I can't find anything in these posts implying that all works of a composer were published before his death, and if anything could be construed that way, I'm pretty sure it's either a mis-readingNot here but on Koechlin's discussion page <http://imslp.org/wiki/Category_talk:Koechlin,_Charles>:
Carolus wrote:
The publishers have had plenty of time to recoup their expenses in the several decades - nearly a century in this composer's case - since the works appeared in print. Carolus 20:01, 2 October 2010 (UTC) (IMSLP Copyright Admin)was understood for any work.


There is simply nothing in Carolus' sentence implying that all of Koechlin's works were published before his death. It is absolutely clear that he is only talking about those that were in print long enough ago to be in the public domain now.

Anything that has erroneously been uploaded will be removed. You have yet to quote one single title.
bsteltz

Mapichleko
Posts: 4
Joined: Sat Oct 02, 2010 7:03 pm
notabot: 42
notabot2: Human

Re: Uploading non-PD scores to a server where they are PD

Postby Mapichleko » Tue Oct 12, 2010 2:47 pm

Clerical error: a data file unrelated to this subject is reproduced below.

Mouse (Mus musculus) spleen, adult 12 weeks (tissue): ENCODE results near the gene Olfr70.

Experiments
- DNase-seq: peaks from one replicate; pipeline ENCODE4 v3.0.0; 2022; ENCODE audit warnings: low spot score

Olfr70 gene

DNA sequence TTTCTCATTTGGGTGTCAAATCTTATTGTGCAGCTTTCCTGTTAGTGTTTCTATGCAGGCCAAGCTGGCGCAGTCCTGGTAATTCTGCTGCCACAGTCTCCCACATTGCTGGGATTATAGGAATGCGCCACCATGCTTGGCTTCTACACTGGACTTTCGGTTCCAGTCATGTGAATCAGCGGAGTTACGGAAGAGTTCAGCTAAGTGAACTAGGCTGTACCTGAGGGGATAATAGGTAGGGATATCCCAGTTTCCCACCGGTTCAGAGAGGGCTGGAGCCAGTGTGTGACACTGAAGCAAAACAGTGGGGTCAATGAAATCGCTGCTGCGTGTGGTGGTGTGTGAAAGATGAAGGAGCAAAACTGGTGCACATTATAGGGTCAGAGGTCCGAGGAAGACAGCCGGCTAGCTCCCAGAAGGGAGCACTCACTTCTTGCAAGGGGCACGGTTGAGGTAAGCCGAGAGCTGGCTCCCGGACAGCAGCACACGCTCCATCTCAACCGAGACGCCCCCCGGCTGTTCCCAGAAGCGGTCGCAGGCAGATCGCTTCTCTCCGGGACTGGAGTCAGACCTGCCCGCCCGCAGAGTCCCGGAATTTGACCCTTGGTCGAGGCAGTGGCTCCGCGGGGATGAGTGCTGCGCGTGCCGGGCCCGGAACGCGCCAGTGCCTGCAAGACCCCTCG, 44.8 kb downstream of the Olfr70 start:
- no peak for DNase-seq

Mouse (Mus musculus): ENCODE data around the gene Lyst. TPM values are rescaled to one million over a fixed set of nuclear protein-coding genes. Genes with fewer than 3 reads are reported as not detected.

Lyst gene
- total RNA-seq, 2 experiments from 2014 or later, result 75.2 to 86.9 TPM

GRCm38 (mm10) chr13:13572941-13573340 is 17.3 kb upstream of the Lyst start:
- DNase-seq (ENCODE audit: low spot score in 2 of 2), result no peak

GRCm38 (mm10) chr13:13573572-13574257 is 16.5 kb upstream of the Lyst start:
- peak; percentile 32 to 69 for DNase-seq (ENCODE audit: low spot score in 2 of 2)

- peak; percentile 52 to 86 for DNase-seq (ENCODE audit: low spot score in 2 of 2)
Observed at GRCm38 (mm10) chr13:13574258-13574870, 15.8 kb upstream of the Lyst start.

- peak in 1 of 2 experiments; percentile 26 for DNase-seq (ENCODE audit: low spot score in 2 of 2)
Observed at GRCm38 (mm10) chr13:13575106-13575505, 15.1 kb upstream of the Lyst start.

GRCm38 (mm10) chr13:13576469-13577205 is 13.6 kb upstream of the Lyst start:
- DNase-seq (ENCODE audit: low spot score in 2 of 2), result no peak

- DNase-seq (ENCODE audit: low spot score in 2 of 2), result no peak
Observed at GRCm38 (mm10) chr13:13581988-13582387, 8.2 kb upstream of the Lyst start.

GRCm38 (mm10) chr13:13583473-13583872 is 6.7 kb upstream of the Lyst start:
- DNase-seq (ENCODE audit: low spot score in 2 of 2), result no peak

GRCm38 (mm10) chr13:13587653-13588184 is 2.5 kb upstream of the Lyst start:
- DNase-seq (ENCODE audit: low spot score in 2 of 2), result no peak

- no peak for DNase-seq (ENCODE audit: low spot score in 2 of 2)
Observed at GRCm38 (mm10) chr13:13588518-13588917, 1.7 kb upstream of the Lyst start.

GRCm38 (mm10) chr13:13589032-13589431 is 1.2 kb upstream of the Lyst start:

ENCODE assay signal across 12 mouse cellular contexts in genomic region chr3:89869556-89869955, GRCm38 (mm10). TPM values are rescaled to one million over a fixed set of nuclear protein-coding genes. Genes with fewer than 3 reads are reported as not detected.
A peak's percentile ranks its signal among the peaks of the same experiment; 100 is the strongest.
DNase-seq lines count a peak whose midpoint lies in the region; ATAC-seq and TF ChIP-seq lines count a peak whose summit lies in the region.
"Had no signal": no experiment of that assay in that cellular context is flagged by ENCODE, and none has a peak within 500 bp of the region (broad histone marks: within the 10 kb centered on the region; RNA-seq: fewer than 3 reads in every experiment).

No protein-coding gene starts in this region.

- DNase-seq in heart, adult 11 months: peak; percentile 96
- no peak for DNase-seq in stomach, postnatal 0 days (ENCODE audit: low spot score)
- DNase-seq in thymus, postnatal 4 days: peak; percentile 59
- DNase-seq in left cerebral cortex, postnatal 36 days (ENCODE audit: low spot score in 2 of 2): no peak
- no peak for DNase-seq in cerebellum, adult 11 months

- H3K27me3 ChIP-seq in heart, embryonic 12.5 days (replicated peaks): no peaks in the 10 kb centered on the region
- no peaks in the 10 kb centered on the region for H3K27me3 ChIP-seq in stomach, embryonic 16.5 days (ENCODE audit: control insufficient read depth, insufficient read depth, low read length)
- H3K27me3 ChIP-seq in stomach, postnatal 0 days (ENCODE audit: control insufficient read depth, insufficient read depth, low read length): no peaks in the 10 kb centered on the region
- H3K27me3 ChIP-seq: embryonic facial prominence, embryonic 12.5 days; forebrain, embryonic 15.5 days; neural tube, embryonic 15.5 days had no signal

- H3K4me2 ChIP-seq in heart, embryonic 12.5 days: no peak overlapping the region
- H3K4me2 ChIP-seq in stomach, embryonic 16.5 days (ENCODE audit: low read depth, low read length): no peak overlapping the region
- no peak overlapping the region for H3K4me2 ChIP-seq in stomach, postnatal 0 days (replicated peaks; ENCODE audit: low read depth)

Carolus wrote:As for the complaint that he was not allowed to defend himself on the wiki, readers should note that the user named Mapichleko vandalized a page on the wiki (possibly out of ignorance) with a written accusation that IMSLP was "immoral" and was therefore duly banned (by me) for a week...
To be more exact, the ban was initially for unlimited time...
But was it necessary to use such a heavy artillery to try and swat a moskito that landed in the wrong place?

Maybe it would help if the "editio princeps" clause was better explicited and if it could be clarified where it applies. If it means that recently printed scores would not be scanned before some time, then we are not so far apart after all!

You may well have all the legal rights with you. This is not the point, not mine at least. I am not (and have never been) intending to set up a legal case. This would not be the right place anyway. I am only expressing feelings (unless it is forbidden on this forum) and trying to explain what can be the consequences of such an initiative on musicologues' and publishers' activity.